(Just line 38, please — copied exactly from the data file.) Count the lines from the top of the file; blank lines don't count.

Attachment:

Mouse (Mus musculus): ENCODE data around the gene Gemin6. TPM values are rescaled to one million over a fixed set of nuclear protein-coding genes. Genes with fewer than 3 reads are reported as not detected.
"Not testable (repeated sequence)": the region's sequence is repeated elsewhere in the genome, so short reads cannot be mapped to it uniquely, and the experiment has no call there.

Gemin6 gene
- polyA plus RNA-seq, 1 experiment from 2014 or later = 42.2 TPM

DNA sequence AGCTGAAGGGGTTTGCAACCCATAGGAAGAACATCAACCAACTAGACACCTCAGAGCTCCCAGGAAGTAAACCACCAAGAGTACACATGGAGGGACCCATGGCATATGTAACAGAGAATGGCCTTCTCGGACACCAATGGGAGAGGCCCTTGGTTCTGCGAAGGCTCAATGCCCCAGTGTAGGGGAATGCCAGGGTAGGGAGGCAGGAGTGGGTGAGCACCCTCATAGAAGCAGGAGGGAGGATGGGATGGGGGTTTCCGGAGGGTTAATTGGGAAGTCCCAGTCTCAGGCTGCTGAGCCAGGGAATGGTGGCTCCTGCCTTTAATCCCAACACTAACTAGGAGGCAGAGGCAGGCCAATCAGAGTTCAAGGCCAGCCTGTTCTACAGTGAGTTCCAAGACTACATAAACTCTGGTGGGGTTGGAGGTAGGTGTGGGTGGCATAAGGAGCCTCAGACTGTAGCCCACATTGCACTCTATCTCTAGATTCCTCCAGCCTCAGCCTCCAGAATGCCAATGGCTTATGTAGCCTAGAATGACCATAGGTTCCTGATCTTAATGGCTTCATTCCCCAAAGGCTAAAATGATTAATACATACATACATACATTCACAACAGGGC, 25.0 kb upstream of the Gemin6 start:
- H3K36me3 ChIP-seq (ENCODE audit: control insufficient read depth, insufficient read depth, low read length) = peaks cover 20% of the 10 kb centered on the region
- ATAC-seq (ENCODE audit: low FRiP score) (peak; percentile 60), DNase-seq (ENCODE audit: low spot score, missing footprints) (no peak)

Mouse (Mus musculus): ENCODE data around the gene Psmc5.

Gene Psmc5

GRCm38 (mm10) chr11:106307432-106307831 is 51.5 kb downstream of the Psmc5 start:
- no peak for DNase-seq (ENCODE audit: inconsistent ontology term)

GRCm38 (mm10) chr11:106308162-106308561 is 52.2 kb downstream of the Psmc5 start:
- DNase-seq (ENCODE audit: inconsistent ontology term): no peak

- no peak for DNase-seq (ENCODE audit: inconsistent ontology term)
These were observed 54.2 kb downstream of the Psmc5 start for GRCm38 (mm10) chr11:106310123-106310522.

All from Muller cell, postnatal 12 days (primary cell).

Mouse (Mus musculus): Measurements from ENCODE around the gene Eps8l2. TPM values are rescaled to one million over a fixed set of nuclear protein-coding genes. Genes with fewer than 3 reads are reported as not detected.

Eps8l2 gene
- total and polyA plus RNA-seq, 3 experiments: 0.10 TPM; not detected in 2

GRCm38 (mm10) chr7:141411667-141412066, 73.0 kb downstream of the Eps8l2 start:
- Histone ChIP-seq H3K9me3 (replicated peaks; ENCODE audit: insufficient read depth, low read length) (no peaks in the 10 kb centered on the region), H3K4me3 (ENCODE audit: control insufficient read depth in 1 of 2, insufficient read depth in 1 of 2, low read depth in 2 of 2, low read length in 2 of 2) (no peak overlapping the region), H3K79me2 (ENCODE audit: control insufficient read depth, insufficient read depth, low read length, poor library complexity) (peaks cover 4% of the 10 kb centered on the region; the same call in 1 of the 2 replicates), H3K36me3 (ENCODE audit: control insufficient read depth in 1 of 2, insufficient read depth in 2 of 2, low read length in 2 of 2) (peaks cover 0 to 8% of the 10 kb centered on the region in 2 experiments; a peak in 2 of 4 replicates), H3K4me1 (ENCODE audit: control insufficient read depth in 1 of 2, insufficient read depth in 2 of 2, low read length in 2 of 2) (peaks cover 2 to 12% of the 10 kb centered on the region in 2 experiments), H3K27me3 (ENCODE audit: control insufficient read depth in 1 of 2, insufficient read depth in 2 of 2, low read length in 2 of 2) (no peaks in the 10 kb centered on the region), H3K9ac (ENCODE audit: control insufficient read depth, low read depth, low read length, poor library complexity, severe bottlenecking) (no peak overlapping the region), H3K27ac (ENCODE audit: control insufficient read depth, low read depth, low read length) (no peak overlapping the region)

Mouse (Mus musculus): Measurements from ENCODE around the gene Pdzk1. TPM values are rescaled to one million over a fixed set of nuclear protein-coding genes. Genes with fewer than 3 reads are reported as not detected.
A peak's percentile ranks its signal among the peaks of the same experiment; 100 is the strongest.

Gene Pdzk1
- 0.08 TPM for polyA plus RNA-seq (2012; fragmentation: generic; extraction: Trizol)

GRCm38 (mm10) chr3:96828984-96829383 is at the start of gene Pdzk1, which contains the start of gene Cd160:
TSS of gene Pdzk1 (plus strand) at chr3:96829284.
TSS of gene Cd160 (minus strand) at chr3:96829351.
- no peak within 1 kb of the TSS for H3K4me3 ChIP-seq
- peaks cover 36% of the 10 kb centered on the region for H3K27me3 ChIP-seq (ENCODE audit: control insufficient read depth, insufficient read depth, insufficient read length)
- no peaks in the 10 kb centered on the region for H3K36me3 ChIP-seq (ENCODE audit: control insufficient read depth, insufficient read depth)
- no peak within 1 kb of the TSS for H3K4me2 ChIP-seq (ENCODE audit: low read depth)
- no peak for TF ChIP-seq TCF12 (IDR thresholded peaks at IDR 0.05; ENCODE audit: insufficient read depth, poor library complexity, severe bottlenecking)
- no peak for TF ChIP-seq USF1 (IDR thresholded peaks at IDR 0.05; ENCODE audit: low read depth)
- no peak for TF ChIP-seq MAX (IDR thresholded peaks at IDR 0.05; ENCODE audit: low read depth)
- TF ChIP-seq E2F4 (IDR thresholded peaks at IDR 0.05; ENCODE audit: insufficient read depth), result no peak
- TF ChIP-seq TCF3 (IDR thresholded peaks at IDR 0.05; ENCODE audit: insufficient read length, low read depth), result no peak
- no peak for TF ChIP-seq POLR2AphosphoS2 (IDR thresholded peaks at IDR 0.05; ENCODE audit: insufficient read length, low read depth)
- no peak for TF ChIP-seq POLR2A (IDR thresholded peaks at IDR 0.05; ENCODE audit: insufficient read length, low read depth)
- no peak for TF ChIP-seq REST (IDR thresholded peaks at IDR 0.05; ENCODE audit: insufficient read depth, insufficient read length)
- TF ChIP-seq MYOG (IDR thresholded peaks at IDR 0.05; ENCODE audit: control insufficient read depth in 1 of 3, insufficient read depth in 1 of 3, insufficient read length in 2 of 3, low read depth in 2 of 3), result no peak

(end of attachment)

- no peak for TF ChIP-seq POLR2AphosphoS2 (IDR thresholded peaks at IDR 0.05; ENCODE audit: insufficient read length, low read depth)